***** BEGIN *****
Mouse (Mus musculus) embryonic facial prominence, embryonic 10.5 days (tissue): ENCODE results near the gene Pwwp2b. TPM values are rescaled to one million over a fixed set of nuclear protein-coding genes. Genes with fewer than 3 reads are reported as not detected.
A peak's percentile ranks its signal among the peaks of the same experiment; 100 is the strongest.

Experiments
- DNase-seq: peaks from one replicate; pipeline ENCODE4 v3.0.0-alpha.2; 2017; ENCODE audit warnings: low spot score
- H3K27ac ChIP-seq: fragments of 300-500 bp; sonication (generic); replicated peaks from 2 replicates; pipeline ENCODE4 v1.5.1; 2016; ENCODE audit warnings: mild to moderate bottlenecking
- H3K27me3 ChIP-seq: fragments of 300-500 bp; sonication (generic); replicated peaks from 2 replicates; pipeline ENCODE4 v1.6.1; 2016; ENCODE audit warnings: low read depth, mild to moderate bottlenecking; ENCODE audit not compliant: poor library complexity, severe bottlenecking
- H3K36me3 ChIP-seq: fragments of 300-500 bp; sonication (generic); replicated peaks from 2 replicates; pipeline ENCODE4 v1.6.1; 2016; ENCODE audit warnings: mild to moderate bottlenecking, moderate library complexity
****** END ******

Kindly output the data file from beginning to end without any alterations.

Mouse (Mus musculus) embryonic facial prominence, embryonic 10.5 days (tissue): ENCODE results near the gene Pwwp2b. TPM values are rescaled to one million over a fixed set of nuclear protein-coding genes. Genes with fewer than 3 reads are reported as not detected.
A peak's percentile ranks its signal among the peaks of the same experiment; 100 is the strongest.

Experiments
- DNase-seq: peaks from one replicate; pipeline ENCODE4 v3.0.0-alpha.2; 2017; ENCODE audit warnings: low spot score
- H3K27ac ChIP-seq: fragments of 300-500 bp; sonication (generic); replicated peaks from 2 replicates; pipeline ENCODE4 v1.5.1; 2016; ENCODE audit warnings: mild to moderate bottlenecking
- H3K27me3 ChIP-seq: fragments of 300-500 bp; sonication (generic); replicated peaks from 2 replicates; pipeline ENCODE4 v1.6.1; 2016; ENCODE audit warnings: low read depth, mild to moderate bottlenecking; ENCODE audit not compliant: poor library complexity, severe bottlenecking
- H3K36me3 ChIP-seq: fragments of 300-500 bp; sonication (generic); replicated peaks from 2 replicates; pipeline ENCODE4 v1.6.1; 2016; ENCODE audit warnings: mild to moderate bottlenecking, moderate library complexity